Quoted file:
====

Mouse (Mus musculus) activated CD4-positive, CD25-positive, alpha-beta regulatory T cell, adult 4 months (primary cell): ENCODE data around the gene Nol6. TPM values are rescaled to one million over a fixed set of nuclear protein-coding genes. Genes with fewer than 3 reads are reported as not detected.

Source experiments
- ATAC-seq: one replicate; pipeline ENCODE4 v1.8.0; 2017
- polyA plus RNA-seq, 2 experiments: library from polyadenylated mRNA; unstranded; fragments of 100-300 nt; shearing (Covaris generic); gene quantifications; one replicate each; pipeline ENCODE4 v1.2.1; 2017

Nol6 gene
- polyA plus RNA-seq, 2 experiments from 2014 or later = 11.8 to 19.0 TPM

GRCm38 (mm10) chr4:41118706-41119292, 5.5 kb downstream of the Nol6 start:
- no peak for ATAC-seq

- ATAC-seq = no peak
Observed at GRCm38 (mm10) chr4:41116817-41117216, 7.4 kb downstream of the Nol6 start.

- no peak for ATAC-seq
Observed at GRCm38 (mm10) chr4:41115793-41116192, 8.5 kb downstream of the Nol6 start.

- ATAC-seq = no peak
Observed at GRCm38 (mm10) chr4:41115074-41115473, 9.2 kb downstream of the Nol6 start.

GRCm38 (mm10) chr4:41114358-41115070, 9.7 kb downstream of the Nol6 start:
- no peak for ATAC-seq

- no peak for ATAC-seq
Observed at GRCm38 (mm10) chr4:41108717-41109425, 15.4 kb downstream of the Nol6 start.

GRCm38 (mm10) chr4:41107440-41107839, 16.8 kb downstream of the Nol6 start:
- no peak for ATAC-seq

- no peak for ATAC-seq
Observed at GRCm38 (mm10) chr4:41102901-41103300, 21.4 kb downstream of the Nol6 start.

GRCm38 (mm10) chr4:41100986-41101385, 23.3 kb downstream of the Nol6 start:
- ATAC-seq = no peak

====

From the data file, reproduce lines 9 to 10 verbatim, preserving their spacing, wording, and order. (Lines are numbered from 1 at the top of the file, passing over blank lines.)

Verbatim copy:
- ATAC-seq = no peak
Observed at GRCm38 (mm10) chr4:41116817-41117216, 7.4 kb downstream of the Nol6 start.